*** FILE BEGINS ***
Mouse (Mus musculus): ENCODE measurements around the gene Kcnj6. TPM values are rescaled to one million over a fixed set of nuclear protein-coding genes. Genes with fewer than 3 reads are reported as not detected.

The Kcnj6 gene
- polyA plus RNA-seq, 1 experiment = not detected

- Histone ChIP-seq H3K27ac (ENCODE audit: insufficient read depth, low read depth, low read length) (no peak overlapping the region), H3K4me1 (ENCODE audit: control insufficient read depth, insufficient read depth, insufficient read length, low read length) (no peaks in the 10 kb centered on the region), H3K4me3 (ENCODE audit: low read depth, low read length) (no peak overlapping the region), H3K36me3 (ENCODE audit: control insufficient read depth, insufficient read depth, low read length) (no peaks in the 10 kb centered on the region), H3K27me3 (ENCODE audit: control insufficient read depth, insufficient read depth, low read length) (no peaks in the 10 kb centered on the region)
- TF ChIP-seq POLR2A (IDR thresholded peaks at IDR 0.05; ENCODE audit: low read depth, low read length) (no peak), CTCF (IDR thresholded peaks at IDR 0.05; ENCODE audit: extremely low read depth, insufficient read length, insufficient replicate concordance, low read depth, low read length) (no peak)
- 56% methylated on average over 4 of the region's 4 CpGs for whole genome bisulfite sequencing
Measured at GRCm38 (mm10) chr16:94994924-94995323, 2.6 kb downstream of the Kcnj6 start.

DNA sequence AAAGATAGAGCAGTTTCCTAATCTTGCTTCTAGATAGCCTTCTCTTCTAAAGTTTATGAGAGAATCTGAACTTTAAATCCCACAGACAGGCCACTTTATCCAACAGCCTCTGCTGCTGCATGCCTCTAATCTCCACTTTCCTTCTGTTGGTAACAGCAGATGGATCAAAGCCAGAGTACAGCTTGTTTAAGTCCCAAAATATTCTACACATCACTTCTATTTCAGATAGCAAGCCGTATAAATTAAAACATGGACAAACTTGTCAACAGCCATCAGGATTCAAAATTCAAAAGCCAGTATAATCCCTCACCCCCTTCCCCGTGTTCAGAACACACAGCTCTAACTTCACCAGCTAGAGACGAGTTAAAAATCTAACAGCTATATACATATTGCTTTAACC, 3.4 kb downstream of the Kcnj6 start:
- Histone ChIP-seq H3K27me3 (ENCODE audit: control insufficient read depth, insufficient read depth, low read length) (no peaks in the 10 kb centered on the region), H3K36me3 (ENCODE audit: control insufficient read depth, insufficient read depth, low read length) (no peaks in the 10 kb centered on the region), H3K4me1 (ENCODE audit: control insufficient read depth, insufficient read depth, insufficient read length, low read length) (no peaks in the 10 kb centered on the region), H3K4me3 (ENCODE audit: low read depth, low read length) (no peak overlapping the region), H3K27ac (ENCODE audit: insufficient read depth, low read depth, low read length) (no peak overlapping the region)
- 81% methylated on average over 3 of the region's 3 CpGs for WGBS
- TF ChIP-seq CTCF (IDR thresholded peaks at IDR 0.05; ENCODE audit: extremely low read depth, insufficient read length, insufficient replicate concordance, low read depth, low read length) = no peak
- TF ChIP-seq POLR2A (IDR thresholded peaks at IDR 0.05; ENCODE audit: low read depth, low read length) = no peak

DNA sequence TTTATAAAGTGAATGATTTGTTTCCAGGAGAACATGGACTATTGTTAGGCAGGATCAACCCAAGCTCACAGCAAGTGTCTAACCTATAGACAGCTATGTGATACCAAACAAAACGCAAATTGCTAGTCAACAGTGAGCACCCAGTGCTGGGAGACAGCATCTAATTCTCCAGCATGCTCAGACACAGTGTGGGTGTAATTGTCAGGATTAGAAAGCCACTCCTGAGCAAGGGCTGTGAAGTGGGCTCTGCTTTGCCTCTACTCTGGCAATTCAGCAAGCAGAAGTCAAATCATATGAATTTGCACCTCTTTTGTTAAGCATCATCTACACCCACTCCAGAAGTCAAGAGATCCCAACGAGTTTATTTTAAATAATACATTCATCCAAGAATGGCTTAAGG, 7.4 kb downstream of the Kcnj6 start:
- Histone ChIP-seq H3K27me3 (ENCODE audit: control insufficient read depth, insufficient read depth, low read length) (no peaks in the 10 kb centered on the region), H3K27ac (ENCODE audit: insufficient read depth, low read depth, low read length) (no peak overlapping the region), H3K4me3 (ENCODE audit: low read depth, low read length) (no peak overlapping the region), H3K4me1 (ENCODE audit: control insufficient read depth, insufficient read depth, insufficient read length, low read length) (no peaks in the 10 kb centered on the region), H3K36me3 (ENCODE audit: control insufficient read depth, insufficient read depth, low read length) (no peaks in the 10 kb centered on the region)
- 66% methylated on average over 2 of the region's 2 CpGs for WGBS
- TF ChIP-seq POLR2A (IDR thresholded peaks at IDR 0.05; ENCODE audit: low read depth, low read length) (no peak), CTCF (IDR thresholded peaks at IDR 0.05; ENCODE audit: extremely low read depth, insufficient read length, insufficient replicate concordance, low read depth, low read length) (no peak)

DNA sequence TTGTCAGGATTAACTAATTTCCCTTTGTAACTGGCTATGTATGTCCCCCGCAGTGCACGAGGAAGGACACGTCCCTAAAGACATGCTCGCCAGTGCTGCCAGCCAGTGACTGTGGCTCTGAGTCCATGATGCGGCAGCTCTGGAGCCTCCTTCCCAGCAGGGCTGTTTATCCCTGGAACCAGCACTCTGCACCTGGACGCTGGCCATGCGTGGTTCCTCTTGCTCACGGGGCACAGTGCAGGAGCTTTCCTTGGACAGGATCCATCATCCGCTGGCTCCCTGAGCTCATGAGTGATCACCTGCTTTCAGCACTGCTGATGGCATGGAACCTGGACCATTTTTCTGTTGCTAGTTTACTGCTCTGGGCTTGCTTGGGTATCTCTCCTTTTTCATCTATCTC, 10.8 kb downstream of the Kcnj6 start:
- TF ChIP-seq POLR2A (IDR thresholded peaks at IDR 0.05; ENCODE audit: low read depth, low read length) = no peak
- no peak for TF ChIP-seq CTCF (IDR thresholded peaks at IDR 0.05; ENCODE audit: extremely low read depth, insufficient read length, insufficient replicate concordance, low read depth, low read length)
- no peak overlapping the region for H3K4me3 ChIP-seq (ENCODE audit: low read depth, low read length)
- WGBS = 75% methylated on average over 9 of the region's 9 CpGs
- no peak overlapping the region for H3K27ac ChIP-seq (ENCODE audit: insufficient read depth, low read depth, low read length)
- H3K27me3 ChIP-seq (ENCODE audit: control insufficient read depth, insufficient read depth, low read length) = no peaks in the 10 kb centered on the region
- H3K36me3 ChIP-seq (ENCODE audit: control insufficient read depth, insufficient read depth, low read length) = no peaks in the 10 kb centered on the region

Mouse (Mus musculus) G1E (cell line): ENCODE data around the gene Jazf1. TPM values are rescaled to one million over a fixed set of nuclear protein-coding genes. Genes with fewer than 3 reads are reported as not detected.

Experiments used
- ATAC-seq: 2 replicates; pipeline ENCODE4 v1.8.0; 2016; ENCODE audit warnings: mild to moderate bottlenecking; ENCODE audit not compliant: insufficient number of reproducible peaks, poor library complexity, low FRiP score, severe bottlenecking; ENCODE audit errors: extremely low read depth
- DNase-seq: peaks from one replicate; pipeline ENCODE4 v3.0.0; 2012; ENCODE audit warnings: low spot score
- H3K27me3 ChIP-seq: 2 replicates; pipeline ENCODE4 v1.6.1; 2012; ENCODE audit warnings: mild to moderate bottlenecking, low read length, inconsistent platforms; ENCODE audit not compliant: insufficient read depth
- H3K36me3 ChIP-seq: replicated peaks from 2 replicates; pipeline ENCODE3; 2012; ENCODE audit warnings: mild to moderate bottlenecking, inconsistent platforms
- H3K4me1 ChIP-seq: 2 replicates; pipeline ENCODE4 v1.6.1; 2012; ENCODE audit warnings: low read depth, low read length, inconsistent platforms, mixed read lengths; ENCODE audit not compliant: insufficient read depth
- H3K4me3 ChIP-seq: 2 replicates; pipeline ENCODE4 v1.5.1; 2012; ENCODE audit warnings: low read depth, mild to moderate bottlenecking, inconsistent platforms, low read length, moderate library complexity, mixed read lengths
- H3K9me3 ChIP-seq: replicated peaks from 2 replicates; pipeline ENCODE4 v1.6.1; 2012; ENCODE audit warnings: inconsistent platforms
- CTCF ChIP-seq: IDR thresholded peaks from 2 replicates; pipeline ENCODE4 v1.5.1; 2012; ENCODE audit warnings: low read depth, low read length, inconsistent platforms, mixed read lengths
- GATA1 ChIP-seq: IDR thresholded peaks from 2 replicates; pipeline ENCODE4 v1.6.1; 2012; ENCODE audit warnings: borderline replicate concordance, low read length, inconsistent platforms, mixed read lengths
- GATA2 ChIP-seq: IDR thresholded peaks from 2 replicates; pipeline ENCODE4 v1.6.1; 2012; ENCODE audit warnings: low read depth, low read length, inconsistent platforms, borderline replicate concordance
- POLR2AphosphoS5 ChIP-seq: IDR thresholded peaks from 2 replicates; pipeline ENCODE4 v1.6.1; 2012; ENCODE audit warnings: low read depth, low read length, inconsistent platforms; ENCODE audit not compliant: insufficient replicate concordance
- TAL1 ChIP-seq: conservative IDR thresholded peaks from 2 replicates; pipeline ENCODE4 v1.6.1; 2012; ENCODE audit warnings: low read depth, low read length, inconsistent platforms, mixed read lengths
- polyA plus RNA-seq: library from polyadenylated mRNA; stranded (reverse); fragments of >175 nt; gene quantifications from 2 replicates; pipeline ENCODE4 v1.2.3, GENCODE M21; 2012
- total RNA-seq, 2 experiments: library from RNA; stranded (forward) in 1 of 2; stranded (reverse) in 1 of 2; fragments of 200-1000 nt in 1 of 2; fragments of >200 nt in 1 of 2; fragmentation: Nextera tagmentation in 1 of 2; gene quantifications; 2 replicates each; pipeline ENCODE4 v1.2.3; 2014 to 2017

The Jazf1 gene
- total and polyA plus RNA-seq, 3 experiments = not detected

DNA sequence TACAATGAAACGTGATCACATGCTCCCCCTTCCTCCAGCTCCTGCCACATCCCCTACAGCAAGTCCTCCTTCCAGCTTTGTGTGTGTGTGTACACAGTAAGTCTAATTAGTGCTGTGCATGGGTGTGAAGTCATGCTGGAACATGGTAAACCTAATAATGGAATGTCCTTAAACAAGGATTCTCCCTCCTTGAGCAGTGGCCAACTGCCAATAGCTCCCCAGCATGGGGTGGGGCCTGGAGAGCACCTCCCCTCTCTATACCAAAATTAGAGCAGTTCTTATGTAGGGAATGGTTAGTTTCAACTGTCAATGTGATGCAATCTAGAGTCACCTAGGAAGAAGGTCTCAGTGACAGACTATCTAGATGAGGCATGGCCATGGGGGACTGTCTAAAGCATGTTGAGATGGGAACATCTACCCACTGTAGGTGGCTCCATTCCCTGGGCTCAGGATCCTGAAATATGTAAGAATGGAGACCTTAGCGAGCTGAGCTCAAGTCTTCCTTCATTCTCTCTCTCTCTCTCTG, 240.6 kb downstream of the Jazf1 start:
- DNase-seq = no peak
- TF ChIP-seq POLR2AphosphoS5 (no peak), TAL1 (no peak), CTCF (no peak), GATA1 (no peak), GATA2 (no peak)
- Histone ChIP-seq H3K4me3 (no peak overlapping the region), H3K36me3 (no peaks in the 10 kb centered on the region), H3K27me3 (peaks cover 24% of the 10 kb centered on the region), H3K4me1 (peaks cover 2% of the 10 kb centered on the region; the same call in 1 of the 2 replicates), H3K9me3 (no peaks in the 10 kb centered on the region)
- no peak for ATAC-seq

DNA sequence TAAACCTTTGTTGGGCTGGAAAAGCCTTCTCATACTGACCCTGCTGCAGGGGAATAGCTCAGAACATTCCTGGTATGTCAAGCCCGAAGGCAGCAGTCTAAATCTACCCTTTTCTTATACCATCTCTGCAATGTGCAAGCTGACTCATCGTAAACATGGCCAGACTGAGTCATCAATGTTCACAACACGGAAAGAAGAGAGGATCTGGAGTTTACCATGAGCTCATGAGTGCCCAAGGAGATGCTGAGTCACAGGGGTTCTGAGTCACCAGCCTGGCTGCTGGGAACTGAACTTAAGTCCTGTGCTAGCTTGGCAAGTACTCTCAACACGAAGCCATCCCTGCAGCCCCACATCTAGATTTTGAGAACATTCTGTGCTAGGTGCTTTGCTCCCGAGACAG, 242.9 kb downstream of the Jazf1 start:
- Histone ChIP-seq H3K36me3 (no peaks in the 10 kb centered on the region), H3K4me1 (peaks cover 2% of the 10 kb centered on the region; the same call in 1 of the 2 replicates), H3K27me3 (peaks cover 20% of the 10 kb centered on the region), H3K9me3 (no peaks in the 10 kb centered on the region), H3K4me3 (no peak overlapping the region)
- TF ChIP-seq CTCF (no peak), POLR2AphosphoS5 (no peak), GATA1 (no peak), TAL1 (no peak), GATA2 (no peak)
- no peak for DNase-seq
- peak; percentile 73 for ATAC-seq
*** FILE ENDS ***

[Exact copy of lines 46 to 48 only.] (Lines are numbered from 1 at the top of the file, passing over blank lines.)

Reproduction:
- Histone ChIP-seq H3K4me3 (no peak overlapping the region), H3K36me3 (no peaks in the 10 kb centered on the region), H3K27me3 (peaks cover 24% of the 10 kb centered on the region), H3K4me1 (peaks cover 2% of the 10 kb centered on the region; the same call in 1 of the 2 replicates), H3K9me3 (no peaks in the 10 kb centered on the region)
- no peak for ATAC-seq

DNA sequence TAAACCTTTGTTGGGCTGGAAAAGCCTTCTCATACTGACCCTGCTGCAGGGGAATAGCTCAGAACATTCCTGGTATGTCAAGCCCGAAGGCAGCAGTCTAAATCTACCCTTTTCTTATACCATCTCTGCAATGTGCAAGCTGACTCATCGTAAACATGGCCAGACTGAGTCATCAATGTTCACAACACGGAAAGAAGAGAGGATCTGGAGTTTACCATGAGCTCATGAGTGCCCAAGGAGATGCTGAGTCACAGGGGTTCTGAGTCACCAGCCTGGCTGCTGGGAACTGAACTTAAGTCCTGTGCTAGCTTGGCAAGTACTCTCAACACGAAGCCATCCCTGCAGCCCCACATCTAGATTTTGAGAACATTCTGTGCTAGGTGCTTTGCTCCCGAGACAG, 242.9 kb downstream of the Jazf1 start: